Issue No. 8, Spring 2014

Pillar of Strength
Mardra Sikora

When her father underwent heart surgery, she coped by using coffee and sarcasm. Her dry humor and pointed questions kept the doctors honest and impressed. In those long weeks, she stayed near her mother and never shed a tear. It wasn’t the first time the phrase, “She’s a rock,” was uttered near her; meant as a compliment, of course. The one who holds her composure. The one who remains stoic, allowing others to emote. The one who stands firm while others lean.

It is why she got the call when her grandfather died. “He didn’t make it,” said the Sheriff, “Can you come to your grandmother?”

“Yes, of course.” She hung up the phone, dressed, arranged for a babysitter, and rushed out the door. Later that morning she made the calls, lifted the burden, calmed the storm of emotions from family and friends.

It made her a strong manager, a trusted confidante, a respected mentor. When others said, “I could never—” they called upon her to carry…everything.

She allowed others to fall apart and she just swallowed hard, like swallowing a pebble that travelled through her and settled in her core, weighing her down.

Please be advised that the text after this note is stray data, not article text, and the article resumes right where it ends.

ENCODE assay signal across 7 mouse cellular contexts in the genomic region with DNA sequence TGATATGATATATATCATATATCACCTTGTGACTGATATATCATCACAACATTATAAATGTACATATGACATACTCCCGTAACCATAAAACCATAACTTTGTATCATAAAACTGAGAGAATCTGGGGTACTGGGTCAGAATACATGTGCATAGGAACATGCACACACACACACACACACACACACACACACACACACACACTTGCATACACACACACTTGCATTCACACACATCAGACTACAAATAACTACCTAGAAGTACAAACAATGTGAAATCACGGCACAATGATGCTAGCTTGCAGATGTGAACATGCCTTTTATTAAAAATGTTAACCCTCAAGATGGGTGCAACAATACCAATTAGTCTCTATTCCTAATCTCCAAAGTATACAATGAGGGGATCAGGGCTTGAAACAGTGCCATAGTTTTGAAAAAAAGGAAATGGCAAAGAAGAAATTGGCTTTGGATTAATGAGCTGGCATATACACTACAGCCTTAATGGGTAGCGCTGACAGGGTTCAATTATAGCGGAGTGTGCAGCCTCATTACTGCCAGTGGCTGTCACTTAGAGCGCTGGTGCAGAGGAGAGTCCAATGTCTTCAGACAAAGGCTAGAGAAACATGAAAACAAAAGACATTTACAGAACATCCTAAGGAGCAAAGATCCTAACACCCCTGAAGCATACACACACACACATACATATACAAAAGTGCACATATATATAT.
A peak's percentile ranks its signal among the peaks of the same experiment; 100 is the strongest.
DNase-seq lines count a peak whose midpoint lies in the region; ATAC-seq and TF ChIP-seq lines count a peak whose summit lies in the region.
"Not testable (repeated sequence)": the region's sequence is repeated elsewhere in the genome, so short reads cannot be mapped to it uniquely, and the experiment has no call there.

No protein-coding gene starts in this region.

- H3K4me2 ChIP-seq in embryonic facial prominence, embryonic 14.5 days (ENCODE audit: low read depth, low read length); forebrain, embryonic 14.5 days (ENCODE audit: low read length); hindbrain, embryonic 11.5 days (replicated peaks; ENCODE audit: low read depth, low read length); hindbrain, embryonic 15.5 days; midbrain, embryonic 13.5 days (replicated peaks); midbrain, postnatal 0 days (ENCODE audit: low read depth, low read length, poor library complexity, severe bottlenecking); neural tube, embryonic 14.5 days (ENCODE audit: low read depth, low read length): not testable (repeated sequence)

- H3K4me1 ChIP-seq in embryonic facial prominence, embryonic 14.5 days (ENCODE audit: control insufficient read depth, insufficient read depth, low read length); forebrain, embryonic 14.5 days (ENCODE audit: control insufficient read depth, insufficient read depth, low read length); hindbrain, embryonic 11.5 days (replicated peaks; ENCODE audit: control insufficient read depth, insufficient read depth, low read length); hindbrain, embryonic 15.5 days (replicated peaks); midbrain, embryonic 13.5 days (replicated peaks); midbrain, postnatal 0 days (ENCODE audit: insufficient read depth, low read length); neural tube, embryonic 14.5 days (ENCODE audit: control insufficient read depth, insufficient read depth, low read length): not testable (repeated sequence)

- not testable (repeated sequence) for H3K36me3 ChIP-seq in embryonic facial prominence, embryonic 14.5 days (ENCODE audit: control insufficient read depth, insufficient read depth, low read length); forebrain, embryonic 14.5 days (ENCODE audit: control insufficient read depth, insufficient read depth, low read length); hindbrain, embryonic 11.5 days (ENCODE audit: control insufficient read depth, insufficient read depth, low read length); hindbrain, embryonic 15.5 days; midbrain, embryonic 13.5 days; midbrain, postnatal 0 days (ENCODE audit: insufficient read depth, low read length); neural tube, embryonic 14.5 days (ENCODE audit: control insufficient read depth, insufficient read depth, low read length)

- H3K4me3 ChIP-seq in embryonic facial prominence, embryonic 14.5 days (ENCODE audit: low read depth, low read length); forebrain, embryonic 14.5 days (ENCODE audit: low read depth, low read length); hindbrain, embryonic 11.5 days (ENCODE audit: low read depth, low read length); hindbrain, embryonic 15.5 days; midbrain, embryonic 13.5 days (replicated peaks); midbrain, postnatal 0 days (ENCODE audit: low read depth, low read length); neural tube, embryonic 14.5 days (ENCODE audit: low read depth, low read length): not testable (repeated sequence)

When the doctor said, “He didn’t make it,” and this time it was her son, deep in her soul she felt the stirring of the animal instinct to run. Run from this horrible feeling and those frightening words. Instead, she could hardly move. She lifted each foot slowly, lumbered with each step until she reached the pavement just outside the hospital doors.

Her hands covered and held her face as if her head could crash to the ground. The impact of soft raindrops pushed her to her knees. Each new drop forced her features in place, her tears turned to streams of silver and her eyes changed to sapphire stones.

The next morning the city officials moved the mourning figure to the soft green grasses. Family and friends placed flowers at the sculpture base, all of her strength forever set in stone; she could never hurt again.


Mardra Sikora is a freelance ghost writer, marketing consultant, and blogger by day and a fiction writer by night, leaving less time for sleep than one would expect. Her fiction is published in varied literary journals online and in print as well as at www.theinnocentprince.com

  • Kelly

    Nice piece. In so few lines you brought emotion to a relatable character. Like the end, too (it felt so real, even if we just want it to happen).

  • Monica Lonergan

    Excellent. It hurts my heart; quite the impact.